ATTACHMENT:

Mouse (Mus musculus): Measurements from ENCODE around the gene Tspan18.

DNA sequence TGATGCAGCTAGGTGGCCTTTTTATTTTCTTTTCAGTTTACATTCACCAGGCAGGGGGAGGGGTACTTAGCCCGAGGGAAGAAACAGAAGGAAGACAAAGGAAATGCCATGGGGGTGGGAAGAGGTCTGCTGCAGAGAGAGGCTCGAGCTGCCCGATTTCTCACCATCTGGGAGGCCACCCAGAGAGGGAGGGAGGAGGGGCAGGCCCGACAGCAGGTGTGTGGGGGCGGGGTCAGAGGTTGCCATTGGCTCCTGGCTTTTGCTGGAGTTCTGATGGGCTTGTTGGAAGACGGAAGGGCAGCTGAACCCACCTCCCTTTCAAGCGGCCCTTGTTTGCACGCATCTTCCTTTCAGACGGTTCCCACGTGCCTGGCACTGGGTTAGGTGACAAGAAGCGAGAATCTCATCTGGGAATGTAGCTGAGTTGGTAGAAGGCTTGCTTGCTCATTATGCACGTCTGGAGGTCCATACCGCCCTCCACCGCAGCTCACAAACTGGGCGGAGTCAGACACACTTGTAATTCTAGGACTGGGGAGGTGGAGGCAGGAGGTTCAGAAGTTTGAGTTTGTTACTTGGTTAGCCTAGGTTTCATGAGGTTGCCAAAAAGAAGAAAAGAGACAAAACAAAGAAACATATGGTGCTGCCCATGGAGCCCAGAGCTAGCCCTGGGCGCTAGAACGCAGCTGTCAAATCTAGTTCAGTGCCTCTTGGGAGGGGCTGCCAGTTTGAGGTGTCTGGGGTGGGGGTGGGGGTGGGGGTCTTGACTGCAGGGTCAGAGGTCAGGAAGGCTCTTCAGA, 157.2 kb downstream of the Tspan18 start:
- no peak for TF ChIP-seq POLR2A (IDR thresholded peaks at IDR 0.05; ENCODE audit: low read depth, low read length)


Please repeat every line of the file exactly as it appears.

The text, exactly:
Mouse (Mus musculus): Measurements from ENCODE around the gene Tspan18.

DNA sequence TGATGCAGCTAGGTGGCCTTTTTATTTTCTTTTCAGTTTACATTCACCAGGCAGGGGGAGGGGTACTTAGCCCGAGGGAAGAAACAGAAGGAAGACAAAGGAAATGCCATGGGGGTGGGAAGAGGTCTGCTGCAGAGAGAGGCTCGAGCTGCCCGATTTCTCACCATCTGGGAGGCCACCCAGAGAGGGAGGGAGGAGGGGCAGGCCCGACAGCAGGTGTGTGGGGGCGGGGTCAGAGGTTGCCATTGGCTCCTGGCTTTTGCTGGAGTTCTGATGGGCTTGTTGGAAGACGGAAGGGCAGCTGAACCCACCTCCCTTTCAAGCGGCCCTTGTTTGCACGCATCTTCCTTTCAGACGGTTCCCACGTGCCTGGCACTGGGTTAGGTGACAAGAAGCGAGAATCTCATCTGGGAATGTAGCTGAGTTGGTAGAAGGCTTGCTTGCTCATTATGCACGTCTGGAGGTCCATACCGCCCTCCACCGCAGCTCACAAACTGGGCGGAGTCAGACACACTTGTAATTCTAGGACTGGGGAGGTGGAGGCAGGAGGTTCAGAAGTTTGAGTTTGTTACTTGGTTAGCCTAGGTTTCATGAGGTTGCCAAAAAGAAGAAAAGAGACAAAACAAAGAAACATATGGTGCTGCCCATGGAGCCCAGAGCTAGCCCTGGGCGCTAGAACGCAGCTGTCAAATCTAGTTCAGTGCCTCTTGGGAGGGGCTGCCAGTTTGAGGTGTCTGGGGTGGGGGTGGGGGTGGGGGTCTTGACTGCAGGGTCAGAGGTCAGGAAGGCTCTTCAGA, 157.2 kb downstream of the Tspan18 start:
- no peak for TF ChIP-seq POLR2A (IDR thresholded peaks at IDR 0.05; ENCODE audit: low read depth, low read length)